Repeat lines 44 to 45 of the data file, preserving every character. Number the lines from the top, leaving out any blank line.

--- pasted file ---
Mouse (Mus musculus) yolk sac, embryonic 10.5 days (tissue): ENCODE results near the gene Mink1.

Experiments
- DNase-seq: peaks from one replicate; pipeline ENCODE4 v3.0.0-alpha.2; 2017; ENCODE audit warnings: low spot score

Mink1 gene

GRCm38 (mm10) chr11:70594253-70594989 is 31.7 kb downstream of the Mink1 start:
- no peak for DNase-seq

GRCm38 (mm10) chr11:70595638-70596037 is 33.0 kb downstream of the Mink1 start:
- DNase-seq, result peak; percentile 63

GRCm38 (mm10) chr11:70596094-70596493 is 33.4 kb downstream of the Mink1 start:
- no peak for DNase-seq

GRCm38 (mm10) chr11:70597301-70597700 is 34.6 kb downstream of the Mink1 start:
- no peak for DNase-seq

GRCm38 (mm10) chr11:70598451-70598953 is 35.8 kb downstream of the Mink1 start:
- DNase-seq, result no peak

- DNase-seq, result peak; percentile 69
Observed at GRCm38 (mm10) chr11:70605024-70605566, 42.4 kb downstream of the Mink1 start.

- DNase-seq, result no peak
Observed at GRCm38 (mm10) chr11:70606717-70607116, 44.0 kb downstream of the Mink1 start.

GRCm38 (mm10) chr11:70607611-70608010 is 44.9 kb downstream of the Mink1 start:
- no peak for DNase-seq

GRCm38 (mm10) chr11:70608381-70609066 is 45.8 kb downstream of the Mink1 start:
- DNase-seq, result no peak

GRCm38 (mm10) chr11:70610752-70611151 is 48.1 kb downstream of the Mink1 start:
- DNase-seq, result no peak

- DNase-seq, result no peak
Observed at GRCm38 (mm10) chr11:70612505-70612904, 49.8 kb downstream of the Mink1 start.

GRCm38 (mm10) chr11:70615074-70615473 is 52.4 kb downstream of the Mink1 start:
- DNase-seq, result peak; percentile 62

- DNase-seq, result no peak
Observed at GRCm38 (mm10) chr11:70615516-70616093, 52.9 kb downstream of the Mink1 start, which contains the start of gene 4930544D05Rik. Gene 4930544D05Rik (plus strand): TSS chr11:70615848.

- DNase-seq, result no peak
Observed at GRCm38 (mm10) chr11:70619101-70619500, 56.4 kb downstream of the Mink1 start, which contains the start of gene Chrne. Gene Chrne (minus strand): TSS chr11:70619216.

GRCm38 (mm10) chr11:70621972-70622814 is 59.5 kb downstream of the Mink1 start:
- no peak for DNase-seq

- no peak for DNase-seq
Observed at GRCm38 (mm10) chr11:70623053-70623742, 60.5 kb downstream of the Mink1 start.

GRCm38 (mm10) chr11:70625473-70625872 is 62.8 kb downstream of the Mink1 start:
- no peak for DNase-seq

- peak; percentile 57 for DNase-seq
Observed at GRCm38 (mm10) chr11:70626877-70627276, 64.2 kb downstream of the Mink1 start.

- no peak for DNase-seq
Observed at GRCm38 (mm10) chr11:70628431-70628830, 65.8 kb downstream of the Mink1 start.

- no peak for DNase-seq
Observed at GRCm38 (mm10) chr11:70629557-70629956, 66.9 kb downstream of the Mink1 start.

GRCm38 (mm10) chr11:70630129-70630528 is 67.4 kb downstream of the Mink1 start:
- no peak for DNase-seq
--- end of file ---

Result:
Observed at GRCm38 (mm10) chr11:70629557-70629956, 66.9 kb downstream of the Mink1 start.

GRCm38 (mm10) chr11:70630129-70630528 is 67.4 kb downstream of the Mink1 start: